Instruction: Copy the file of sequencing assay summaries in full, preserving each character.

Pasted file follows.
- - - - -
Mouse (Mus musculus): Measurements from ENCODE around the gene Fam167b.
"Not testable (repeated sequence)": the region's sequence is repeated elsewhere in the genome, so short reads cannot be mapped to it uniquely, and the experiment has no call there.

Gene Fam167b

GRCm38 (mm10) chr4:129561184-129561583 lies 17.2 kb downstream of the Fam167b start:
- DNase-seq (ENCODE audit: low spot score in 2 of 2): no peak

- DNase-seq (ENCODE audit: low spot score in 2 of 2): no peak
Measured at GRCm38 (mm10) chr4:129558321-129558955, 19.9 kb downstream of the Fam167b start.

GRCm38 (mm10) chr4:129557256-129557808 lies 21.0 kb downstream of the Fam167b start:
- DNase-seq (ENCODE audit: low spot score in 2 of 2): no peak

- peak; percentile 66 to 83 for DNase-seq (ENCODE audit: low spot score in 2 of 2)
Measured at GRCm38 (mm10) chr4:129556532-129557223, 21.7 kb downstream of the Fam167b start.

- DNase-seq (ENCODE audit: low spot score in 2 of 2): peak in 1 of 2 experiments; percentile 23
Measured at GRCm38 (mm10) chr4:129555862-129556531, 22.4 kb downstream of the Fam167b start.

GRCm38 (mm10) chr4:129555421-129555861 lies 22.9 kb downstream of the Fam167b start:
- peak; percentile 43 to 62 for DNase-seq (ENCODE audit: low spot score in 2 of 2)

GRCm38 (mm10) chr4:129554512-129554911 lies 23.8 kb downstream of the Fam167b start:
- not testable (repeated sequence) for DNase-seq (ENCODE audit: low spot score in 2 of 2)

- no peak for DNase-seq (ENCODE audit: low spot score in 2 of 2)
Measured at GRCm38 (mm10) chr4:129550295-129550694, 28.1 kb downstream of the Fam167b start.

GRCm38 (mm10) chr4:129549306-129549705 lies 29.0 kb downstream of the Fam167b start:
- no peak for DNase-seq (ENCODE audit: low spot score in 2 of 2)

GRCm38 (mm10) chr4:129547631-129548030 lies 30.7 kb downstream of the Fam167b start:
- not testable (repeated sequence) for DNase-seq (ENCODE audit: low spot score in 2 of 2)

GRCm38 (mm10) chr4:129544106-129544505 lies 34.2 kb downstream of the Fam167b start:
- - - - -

Mouse (Mus musculus): Measurements from ENCODE around the gene Fam167b.
"Not testable (repeated sequence)": the region's sequence is repeated elsewhere in the genome, so short reads cannot be mapped to it uniquely, and the experiment has no call there.

Gene Fam167b

GRCm38 (mm10) chr4:129561184-129561583 lies 17.2 kb downstream of the Fam167b start:
- DNase-seq (ENCODE audit: low spot score in 2 of 2): no peak

- DNase-seq (ENCODE audit: low spot score in 2 of 2): no peak
Measured at GRCm38 (mm10) chr4:129558321-129558955, 19.9 kb downstream of the Fam167b start.

GRCm38 (mm10) chr4:129557256-129557808 lies 21.0 kb downstream of the Fam167b start:
- DNase-seq (ENCODE audit: low spot score in 2 of 2): no peak

- peak; percentile 66 to 83 for DNase-seq (ENCODE audit: low spot score in 2 of 2)
Measured at GRCm38 (mm10) chr4:129556532-129557223, 21.7 kb downstream of the Fam167b start.

- DNase-seq (ENCODE audit: low spot score in 2 of 2): peak in 1 of 2 experiments; percentile 23
Measured at GRCm38 (mm10) chr4:129555862-129556531, 22.4 kb downstream of the Fam167b start.

GRCm38 (mm10) chr4:129555421-129555861 lies 22.9 kb downstream of the Fam167b start:
- peak; percentile 43 to 62 for DNase-seq (ENCODE audit: low spot score in 2 of 2)

GRCm38 (mm10) chr4:129554512-129554911 lies 23.8 kb downstream of the Fam167b start:
- not testable (repeated sequence) for DNase-seq (ENCODE audit: low spot score in 2 of 2)

- no peak for DNase-seq (ENCODE audit: low spot score in 2 of 2)
Measured at GRCm38 (mm10) chr4:129550295-129550694, 28.1 kb downstream of the Fam167b start.

GRCm38 (mm10) chr4:129549306-129549705 lies 29.0 kb downstream of the Fam167b start:
- no peak for DNase-seq (ENCODE audit: low spot score in 2 of 2)

GRCm38 (mm10) chr4:129547631-129548030 lies 30.7 kb downstream of the Fam167b start:
- not testable (repeated sequence) for DNase-seq (ENCODE audit: low spot score in 2 of 2)

GRCm38 (mm10) chr4:129544106-129544505 lies 34.2 kb downstream of the Fam167b start: